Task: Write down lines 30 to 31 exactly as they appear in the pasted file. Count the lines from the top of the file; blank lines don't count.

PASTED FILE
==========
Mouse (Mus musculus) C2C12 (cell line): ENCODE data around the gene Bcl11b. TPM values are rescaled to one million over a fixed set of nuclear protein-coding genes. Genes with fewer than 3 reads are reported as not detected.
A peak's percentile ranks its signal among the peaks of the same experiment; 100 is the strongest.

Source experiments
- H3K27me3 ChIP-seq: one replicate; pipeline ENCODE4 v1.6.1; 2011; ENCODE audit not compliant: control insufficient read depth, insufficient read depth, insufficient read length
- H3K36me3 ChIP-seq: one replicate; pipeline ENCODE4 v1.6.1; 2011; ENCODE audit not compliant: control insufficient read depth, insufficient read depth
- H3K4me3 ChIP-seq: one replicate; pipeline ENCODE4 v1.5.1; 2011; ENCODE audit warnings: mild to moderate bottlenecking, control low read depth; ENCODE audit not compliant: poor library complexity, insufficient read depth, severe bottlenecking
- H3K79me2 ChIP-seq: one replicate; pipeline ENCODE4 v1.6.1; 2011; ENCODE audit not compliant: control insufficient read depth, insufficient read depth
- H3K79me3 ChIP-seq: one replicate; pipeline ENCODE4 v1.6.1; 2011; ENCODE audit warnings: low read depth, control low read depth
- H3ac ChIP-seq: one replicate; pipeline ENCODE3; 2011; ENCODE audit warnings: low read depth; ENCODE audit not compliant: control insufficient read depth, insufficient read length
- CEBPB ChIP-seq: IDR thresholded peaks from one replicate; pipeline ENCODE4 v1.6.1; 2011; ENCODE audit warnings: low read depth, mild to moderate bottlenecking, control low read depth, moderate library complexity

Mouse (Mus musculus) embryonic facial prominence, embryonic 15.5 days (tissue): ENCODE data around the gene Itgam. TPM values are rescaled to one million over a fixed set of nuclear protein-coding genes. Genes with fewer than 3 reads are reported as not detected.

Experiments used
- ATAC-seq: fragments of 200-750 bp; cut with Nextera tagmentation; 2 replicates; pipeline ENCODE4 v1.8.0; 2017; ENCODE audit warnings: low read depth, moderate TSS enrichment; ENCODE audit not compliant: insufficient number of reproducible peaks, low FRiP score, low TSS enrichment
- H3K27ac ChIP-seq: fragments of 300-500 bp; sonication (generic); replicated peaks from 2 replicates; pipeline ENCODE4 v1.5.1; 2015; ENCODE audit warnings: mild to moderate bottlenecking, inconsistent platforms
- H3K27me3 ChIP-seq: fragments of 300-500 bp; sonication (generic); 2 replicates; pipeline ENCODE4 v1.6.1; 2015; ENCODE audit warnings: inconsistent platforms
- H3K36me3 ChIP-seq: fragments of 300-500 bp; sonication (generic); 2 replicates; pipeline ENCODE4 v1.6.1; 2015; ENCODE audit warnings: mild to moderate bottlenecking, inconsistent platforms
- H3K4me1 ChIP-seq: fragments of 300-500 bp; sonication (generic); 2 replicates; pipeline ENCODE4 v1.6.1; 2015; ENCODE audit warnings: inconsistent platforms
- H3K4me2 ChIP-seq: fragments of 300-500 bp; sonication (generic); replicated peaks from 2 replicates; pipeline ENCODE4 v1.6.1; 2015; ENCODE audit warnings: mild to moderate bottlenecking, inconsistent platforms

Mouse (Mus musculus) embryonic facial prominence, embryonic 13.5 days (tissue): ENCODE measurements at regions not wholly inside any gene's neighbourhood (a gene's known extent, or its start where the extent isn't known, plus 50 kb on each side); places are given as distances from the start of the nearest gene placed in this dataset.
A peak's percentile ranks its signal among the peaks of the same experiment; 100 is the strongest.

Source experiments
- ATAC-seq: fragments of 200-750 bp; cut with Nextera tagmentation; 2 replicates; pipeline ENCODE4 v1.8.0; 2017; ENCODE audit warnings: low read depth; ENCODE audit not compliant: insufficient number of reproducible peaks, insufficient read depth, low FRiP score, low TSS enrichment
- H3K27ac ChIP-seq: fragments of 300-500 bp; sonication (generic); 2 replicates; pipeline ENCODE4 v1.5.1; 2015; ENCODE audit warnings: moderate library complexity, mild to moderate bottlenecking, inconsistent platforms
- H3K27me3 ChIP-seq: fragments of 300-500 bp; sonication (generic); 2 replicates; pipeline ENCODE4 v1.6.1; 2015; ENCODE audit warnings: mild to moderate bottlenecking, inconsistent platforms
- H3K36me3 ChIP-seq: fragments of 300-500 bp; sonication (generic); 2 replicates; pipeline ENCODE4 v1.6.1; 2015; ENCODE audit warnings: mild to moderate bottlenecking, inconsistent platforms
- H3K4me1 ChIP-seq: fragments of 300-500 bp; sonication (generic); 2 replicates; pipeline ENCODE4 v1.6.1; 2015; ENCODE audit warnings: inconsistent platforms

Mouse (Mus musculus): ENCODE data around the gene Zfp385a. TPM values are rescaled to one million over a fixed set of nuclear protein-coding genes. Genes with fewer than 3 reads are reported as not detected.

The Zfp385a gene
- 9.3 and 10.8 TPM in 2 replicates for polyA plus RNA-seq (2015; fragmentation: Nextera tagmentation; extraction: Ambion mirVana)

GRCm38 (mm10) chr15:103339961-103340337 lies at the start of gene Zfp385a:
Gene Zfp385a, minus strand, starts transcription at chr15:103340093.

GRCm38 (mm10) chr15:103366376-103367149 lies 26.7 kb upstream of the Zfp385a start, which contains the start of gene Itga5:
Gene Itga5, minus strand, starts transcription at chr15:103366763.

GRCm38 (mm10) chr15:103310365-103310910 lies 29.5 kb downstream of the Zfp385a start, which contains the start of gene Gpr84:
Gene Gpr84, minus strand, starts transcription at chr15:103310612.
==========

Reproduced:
GRCm38 (mm10) chr15:103339961-103340337 lies at the start of gene Zfp385a:
Gene Zfp385a, minus strand, starts transcription at chr15:103340093.